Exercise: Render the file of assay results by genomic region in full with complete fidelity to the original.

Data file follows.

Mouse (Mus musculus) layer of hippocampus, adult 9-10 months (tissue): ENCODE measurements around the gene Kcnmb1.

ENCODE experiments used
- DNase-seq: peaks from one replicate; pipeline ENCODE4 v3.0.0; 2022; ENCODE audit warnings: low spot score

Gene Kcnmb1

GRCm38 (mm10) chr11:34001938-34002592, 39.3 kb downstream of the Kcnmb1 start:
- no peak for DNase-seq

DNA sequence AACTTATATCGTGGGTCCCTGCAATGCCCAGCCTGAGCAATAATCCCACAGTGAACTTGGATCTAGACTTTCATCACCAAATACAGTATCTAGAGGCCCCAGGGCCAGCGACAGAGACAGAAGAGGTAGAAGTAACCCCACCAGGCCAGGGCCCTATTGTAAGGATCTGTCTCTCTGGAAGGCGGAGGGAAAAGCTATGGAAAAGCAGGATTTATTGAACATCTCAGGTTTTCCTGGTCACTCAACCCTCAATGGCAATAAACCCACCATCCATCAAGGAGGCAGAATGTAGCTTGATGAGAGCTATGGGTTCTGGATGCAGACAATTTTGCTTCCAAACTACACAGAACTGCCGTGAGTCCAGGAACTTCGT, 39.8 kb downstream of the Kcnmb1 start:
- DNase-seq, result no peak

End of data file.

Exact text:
Mouse (Mus musculus) layer of hippocampus, adult 9-10 months (tissue): ENCODE measurements around the gene Kcnmb1.

ENCODE experiments used
- DNase-seq: peaks from one replicate; pipeline ENCODE4 v3.0.0; 2022; ENCODE audit warnings: low spot score

Gene Kcnmb1

GRCm38 (mm10) chr11:34001938-34002592, 39.3 kb downstream of the Kcnmb1 start:
- no peak for DNase-seq

DNA sequence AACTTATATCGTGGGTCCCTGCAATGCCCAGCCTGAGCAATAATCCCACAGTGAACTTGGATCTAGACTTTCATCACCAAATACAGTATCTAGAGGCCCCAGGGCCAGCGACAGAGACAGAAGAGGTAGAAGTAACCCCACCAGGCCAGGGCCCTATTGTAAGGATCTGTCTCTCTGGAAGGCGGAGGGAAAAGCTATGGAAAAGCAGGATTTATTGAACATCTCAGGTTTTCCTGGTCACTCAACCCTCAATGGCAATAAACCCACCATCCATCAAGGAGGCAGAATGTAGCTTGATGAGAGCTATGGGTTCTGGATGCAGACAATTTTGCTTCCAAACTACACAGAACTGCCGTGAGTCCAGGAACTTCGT, 39.8 kb downstream of the Kcnmb1 start:
- DNase-seq, result no peak